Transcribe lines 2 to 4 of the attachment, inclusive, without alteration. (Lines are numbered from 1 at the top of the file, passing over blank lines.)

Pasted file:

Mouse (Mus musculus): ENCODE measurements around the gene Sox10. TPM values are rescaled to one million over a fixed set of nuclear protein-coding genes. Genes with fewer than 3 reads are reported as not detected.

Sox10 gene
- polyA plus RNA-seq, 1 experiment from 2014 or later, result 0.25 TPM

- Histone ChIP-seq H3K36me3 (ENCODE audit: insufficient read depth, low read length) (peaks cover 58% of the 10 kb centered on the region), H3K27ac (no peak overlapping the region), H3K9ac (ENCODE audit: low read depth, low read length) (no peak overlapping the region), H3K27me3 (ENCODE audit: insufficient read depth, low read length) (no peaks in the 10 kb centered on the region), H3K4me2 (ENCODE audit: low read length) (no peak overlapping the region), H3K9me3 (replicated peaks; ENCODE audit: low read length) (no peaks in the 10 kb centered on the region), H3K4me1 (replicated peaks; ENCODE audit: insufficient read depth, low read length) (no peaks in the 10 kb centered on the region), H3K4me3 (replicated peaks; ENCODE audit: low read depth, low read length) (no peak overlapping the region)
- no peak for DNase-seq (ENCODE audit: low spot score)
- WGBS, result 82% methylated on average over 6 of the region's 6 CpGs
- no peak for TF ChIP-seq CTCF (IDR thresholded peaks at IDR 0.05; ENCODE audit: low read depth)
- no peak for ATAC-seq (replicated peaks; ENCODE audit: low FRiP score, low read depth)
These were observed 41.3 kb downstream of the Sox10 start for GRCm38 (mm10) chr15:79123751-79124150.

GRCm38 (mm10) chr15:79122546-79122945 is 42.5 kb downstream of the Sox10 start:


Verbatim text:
Sox10 gene
- polyA plus RNA-seq, 1 experiment from 2014 or later, result 0.25 TPM

- Histone ChIP-seq H3K36me3 (ENCODE audit: insufficient read depth, low read length) (peaks cover 58% of the 10 kb centered on the region), H3K27ac (no peak overlapping the region), H3K9ac (ENCODE audit: low read depth, low read length) (no peak overlapping the region), H3K27me3 (ENCODE audit: insufficient read depth, low read length) (no peaks in the 10 kb centered on the region), H3K4me2 (ENCODE audit: low read length) (no peak overlapping the region), H3K9me3 (replicated peaks; ENCODE audit: low read length) (no peaks in the 10 kb centered on the region), H3K4me1 (replicated peaks; ENCODE audit: insufficient read depth, low read length) (no peaks in the 10 kb centered on the region), H3K4me3 (replicated peaks; ENCODE audit: low read depth, low read length) (no peak overlapping the region)